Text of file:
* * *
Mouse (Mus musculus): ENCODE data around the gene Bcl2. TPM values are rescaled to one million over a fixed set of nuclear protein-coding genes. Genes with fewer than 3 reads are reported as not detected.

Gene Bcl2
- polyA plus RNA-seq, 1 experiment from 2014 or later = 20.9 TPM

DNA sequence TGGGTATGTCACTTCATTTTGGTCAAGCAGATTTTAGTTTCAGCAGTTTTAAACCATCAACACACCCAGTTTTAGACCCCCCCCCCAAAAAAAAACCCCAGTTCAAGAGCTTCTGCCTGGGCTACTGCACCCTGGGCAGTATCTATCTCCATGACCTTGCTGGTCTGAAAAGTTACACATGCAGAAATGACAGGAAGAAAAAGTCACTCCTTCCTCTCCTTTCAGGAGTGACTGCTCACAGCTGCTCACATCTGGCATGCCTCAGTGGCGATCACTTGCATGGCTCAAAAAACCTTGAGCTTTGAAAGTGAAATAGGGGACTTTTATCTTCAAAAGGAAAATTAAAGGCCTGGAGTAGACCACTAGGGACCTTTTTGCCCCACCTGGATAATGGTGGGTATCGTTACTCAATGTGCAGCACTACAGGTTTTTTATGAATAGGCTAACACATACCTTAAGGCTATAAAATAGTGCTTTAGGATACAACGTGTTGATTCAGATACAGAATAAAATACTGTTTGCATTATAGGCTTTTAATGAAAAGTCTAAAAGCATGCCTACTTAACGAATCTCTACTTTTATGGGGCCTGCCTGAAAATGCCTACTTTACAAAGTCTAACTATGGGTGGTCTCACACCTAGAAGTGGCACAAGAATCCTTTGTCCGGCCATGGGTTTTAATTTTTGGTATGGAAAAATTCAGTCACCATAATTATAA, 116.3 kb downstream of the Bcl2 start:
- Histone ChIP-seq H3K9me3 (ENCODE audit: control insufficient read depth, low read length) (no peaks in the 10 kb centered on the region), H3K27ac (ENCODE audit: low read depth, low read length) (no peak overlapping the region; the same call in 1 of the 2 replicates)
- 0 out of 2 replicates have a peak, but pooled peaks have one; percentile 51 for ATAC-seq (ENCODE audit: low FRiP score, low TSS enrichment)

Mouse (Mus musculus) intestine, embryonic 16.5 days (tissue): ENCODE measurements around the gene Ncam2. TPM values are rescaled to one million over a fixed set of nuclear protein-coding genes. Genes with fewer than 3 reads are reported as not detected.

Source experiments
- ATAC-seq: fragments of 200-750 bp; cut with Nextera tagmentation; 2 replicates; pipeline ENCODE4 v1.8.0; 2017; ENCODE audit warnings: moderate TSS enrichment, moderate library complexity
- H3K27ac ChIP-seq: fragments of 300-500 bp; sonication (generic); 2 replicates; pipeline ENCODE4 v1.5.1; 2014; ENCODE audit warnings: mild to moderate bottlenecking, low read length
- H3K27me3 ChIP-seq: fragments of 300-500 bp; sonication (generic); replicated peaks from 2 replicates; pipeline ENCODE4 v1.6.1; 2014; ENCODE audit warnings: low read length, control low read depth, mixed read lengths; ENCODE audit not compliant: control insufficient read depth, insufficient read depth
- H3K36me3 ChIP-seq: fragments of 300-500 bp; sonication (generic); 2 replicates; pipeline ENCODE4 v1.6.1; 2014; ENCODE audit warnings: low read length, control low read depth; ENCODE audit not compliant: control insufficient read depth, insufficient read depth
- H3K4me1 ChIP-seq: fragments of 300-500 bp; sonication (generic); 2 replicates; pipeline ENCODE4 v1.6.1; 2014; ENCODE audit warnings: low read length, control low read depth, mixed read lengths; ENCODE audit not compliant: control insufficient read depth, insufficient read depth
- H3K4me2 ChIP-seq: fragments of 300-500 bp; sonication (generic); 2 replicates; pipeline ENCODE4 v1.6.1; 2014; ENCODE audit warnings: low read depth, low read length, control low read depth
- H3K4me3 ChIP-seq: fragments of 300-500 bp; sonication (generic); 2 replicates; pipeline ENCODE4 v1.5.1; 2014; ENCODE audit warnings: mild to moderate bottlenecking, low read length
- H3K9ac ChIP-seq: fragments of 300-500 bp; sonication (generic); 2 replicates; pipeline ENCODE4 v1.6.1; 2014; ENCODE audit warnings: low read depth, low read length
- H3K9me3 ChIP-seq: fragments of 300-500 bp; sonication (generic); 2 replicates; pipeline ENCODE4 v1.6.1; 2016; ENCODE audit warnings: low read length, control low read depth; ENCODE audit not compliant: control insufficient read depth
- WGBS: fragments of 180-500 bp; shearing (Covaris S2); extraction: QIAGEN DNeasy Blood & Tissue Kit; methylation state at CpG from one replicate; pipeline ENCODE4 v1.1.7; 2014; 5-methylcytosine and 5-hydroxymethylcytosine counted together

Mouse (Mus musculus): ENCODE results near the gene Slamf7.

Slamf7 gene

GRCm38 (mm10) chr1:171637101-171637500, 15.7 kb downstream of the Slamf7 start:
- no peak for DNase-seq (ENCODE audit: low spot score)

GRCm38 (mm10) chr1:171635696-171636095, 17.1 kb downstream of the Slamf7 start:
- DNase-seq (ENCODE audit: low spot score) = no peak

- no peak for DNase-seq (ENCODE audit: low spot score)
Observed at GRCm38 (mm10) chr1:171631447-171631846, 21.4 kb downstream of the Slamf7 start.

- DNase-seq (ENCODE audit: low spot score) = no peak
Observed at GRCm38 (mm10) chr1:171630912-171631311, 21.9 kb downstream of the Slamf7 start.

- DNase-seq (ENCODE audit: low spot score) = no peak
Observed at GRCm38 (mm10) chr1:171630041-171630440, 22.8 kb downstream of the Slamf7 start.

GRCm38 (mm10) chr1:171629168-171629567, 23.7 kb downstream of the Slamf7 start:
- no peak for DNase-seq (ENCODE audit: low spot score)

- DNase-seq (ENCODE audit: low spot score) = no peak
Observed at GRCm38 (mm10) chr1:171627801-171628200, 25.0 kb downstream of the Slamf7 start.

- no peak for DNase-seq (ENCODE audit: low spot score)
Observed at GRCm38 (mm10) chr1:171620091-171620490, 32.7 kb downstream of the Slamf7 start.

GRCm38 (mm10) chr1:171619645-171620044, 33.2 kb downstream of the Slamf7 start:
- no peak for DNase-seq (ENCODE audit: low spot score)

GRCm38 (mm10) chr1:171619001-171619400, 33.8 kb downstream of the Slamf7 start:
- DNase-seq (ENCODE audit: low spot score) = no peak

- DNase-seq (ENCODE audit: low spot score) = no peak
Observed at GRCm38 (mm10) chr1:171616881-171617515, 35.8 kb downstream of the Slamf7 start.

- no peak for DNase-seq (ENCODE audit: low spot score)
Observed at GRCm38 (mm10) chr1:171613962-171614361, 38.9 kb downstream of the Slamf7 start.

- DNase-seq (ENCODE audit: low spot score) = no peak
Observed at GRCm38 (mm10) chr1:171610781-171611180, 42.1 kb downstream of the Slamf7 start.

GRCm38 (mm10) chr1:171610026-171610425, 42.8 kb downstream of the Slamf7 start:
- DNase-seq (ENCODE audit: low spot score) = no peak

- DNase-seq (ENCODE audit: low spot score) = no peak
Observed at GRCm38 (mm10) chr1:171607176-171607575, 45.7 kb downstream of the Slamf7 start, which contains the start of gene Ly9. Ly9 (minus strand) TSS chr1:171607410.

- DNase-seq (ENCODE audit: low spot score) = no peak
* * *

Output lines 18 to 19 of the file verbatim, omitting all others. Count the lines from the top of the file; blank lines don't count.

- WGBS: fragments of 180-500 bp; shearing (Covaris S2); extraction: QIAGEN DNeasy Blood & Tissue Kit; methylation state at CpG from one replicate; pipeline ENCODE4 v1.1.7; 2014; 5-methylcytosine and 5-hydroxymethylcytosine counted together

Mouse (Mus musculus): ENCODE results near the gene Slamf7.